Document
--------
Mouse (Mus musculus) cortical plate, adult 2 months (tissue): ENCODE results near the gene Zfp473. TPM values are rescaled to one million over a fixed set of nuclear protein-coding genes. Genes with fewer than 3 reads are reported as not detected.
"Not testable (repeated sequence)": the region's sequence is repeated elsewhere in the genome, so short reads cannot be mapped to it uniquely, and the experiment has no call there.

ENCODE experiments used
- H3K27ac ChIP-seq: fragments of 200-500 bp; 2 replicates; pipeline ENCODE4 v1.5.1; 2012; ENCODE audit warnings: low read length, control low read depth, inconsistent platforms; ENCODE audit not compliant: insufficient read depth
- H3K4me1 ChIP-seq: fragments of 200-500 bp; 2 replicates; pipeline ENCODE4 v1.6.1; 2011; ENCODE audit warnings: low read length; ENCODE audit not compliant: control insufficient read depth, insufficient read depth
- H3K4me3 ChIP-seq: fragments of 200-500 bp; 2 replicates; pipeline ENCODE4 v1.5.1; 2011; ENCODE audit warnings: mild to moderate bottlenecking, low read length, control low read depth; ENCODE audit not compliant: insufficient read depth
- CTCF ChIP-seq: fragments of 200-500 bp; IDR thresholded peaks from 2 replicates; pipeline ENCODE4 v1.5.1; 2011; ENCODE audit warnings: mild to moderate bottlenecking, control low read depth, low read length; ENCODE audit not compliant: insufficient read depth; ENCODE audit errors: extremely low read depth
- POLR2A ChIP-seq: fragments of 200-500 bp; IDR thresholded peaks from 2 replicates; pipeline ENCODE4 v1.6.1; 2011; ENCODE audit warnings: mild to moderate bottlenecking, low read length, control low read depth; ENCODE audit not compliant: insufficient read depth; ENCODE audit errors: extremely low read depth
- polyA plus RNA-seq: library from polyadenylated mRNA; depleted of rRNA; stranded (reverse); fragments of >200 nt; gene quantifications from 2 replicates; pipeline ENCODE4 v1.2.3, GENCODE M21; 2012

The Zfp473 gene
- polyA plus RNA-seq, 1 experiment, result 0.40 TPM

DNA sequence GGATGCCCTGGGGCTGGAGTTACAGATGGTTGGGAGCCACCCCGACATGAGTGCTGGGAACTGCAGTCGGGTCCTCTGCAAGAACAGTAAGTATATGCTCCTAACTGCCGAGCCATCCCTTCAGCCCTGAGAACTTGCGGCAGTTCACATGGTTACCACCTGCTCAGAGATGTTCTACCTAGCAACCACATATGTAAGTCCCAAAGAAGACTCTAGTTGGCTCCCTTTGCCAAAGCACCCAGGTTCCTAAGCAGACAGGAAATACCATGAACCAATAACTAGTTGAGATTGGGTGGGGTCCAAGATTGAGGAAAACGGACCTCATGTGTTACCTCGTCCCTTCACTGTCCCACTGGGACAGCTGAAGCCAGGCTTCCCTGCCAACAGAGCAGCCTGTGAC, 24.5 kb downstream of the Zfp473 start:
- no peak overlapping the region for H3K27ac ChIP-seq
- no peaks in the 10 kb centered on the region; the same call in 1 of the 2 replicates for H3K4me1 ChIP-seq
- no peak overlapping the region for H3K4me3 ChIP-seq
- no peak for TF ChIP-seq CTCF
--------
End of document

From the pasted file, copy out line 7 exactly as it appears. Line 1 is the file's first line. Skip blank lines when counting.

- CTCF ChIP-seq: fragments of 200-500 bp; IDR thresholded peaks from 2 replicates; pipeline ENCODE4 v1.5.1; 2011; ENCODE audit warnings: mild to moderate bottlenecking, control low read depth, low read length; ENCODE audit not compliant: insufficient read depth; ENCODE audit errors: extremely low read depth